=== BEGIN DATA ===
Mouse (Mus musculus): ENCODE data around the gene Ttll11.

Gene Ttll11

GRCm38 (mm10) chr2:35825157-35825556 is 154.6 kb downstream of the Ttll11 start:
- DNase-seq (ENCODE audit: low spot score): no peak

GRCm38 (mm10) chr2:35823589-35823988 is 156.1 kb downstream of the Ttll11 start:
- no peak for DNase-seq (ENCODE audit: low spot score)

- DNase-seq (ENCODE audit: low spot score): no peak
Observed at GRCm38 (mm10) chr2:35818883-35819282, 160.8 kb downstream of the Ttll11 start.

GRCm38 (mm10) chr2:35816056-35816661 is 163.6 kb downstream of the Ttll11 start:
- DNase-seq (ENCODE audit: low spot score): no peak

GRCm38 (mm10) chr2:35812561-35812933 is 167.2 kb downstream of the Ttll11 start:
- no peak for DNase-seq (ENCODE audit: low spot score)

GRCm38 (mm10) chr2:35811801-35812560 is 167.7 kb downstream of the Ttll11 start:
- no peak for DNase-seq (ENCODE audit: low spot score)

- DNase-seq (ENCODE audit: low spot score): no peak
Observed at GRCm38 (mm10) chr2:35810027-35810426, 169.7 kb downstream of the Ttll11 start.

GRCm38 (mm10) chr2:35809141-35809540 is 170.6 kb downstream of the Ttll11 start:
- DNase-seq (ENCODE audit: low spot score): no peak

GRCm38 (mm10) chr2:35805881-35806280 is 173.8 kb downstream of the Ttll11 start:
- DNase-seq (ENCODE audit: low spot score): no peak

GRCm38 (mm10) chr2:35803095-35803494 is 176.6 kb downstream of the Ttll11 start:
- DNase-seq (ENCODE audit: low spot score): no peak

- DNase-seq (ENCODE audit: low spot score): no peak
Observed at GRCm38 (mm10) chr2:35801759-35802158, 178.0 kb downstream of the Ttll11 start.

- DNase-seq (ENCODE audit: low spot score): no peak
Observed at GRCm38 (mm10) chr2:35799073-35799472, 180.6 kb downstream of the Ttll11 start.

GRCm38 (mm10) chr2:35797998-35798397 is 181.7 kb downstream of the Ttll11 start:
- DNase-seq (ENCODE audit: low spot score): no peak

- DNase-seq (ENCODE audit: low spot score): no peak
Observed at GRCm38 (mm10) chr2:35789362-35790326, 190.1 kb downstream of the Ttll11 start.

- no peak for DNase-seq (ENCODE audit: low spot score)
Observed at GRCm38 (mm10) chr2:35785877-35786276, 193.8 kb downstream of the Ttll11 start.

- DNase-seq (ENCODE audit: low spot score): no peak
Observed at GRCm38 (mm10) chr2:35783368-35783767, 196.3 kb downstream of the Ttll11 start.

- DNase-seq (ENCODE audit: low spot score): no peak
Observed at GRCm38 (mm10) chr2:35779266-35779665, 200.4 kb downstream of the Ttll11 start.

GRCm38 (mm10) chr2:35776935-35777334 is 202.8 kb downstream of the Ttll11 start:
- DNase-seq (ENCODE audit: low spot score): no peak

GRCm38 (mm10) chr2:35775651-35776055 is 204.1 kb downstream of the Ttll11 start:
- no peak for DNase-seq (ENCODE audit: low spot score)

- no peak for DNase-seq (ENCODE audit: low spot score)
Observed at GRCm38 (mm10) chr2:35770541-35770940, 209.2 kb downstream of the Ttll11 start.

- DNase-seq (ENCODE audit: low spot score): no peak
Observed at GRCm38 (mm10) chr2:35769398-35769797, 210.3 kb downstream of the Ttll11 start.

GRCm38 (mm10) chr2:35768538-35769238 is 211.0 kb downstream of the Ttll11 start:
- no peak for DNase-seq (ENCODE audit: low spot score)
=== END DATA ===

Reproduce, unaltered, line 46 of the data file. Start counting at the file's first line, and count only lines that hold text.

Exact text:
- no peak for DNase-seq (ENCODE audit: low spot score)